Calling all enthusiasts: Misha Angrist talks personal genomes

Misha Angrist takes stock of a number of issues related to personal genomics in an article published today. Do people want access to their genomic data? Should people have access? What should they expect to discover from a genome sequence? What has been his experience thus far?

Misha also draws attention to one under appreciated aspect of obtaining a personal DNA sequence: there’s more to genomics than personalized medicine. Genomics might also be interesting and worthwhile even without obvious direct benefits.

“If you’re interested in medicine, you should talk to your doctor,” [George Church] says. “But if you’re interested in seeing a revolution close up and participating in research, then you should [be free to] mess around.”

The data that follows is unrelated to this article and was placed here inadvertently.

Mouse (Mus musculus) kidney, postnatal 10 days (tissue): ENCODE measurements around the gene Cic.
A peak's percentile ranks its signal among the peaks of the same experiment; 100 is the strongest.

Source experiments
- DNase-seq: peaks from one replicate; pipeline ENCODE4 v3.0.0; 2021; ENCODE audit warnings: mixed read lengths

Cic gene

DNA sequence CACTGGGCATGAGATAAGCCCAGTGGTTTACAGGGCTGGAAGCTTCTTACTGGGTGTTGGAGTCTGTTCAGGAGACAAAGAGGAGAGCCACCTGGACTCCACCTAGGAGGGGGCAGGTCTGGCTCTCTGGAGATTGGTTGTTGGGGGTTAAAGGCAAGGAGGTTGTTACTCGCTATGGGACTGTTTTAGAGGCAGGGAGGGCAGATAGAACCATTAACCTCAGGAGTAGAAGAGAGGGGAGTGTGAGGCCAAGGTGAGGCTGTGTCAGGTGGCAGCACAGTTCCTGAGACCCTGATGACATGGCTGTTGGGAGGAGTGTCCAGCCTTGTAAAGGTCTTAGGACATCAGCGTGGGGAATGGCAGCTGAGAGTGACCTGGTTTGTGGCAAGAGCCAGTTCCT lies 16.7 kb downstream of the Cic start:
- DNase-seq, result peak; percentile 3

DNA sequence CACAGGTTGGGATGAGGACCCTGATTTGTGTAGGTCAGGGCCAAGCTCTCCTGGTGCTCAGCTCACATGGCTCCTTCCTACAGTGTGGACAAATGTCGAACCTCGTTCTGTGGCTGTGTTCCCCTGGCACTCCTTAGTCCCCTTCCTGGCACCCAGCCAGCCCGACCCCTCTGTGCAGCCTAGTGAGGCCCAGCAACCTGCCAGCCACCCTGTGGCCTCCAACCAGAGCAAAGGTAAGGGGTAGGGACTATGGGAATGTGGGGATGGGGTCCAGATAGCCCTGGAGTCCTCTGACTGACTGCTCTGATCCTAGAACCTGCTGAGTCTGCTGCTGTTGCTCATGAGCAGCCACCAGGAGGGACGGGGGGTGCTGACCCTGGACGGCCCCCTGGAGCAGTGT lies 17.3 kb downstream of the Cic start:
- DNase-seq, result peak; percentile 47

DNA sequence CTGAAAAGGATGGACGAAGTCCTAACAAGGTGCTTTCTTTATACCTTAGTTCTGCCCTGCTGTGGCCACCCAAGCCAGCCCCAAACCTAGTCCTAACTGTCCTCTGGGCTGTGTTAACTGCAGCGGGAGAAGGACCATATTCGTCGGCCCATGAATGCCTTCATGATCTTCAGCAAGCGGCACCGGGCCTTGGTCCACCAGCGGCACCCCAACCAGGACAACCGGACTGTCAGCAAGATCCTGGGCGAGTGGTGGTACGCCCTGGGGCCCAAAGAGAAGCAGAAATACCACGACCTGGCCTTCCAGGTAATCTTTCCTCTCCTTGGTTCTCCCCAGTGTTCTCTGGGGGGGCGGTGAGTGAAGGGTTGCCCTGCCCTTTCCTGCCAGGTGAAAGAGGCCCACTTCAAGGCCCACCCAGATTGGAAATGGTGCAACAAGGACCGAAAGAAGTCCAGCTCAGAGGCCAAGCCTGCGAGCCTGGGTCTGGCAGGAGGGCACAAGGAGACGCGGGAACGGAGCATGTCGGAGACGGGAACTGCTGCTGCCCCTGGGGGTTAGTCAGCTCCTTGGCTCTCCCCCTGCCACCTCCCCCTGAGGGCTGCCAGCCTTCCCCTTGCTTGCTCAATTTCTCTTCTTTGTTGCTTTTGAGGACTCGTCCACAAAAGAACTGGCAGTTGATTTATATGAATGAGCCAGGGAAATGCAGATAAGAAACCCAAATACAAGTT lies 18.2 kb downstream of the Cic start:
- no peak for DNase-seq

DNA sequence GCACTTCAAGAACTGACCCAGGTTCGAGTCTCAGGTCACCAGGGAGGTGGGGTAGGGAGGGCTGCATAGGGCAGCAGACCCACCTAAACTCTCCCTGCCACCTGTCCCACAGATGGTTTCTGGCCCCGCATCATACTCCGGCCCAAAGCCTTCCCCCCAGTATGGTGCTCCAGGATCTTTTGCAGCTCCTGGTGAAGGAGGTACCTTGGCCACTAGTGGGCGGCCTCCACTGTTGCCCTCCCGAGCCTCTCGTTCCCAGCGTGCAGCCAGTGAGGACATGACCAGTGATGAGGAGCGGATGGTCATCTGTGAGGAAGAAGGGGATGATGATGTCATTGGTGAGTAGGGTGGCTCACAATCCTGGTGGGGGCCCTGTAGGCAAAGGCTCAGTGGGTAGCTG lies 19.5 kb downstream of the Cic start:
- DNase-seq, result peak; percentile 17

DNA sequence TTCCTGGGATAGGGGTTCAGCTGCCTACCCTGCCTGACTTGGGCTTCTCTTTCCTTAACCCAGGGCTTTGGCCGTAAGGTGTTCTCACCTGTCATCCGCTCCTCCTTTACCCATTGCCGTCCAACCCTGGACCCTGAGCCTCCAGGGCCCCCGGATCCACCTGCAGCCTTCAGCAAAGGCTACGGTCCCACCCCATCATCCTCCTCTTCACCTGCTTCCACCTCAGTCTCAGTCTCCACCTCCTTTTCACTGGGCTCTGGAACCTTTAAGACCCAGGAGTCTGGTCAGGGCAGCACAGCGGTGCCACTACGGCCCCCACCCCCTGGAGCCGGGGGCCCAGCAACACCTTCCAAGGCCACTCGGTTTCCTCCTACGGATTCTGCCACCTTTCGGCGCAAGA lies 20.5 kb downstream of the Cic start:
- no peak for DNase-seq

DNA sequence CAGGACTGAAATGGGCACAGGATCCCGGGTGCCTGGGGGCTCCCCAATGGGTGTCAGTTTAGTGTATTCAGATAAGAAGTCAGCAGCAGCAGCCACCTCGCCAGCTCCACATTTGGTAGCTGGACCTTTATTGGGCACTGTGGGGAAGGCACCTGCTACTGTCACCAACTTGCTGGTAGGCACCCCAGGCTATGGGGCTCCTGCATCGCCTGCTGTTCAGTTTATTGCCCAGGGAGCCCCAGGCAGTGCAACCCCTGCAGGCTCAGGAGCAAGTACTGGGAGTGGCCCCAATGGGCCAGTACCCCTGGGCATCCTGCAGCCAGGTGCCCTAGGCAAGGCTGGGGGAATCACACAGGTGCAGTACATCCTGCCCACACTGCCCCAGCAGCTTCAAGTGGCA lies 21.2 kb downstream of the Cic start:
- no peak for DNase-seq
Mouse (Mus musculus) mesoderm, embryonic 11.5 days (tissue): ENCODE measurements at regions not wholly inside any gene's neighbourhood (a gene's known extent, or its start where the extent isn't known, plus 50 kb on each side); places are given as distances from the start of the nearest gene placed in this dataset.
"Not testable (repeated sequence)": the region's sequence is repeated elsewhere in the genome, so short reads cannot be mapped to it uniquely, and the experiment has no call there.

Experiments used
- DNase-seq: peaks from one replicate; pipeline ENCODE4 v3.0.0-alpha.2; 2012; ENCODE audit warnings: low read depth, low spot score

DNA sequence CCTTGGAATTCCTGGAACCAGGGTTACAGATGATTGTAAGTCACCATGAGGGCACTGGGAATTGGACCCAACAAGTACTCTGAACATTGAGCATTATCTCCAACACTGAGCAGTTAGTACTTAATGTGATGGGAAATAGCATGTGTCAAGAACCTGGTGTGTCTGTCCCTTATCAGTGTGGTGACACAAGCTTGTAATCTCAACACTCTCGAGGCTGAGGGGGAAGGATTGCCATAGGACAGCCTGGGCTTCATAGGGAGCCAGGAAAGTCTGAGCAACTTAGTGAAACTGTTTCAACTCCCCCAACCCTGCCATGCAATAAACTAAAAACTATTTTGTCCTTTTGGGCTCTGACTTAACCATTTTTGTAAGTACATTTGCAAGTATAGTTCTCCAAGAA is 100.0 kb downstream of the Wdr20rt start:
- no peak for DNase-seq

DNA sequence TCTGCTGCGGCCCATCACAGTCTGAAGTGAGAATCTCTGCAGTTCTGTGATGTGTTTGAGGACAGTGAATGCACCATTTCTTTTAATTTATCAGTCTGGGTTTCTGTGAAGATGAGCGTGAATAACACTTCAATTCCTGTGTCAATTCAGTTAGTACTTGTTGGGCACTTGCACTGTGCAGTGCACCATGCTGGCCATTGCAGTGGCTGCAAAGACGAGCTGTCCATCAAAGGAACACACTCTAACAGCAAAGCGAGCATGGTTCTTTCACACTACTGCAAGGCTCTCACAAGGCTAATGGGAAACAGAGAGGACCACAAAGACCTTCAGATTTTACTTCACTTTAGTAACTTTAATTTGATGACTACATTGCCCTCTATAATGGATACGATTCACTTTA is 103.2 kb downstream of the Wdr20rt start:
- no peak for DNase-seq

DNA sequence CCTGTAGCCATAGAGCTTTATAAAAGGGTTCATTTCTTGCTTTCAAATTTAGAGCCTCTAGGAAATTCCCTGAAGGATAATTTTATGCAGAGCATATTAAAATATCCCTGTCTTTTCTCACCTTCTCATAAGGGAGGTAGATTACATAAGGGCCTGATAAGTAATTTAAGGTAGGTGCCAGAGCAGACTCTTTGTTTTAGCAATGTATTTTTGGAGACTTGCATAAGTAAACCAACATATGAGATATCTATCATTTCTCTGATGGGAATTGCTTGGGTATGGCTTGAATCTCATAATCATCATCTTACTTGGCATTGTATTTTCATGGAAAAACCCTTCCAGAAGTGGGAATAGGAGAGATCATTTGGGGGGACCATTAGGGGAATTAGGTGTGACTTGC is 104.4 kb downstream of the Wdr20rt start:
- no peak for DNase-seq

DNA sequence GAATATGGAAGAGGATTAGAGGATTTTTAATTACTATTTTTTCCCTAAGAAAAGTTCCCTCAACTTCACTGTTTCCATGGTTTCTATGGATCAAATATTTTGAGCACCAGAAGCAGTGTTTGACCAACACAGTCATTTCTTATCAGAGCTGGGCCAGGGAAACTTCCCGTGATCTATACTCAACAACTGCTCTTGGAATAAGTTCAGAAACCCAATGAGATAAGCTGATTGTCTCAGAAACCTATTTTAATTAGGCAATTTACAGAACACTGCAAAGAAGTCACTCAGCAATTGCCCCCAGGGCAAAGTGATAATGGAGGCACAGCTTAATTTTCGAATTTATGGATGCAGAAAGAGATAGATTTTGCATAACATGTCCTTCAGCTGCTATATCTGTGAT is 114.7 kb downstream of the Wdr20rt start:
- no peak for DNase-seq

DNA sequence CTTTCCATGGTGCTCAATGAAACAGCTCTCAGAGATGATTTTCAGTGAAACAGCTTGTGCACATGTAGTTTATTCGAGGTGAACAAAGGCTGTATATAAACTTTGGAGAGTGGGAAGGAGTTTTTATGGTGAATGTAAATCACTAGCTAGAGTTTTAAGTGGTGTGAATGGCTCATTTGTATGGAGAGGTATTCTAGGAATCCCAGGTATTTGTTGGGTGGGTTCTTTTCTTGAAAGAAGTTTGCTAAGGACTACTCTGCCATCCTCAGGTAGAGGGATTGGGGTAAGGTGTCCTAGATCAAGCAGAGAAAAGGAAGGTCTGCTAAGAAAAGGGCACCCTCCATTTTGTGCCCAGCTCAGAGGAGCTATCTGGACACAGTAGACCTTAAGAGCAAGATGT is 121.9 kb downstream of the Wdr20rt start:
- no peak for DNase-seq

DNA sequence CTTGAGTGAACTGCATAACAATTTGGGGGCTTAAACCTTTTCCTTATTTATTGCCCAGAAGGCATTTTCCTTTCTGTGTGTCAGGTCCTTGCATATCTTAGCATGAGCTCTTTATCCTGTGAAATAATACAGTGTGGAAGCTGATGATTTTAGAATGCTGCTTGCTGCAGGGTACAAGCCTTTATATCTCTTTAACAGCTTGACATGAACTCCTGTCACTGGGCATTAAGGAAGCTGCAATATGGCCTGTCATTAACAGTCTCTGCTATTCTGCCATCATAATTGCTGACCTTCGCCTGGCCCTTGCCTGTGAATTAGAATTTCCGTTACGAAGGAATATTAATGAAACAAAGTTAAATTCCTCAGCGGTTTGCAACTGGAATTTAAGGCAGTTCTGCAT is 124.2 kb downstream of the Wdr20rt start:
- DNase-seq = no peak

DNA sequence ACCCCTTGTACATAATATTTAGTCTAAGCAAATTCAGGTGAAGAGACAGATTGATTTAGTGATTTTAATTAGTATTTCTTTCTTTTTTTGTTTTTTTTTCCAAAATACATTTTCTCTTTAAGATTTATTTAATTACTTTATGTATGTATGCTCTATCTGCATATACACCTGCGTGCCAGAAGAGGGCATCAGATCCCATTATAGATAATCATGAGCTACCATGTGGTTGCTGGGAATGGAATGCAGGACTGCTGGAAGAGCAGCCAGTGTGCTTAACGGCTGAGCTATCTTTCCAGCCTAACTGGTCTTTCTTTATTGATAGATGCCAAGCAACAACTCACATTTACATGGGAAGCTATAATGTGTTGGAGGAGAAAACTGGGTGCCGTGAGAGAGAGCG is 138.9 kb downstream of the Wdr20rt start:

Sober-faced enthusiasts may be the bootstraps necessary for the field of personal genomics to achieve lift-off. According to Misha:

“This is where we are in the era of personal genomics: some modest amusement, a few interesting tidbits, a bit of useful information, but mostly the promise of much better things to come. The more people are allowed–encouraged, even–to experiment, the sooner that promise can be realized.”

If amateur enthusiasts can make contributions to nuclear fusion (see video), why not personal genomics?

Read the article.

Misha Angrist. Personal Genomics: Access Denied? Even if we can’t interpret the data, consumers have a right to their genomes. MIT Tech Review. September/October 2008

See, Misha’s blog GenomeBoy.com

See, PGP-10 profiles

Esther Dyson on the Digital Health Revolution

Scribe Media’s Peter Cervieri interviews Esther Dyson, board member of 23andMe and one of the PGP-10.

Esther Dyson Video Scribe Media

In the interview, Esther gives her views on the history of commerce on the internet, problems with health care as we know it in the U.S., and the future of genetics.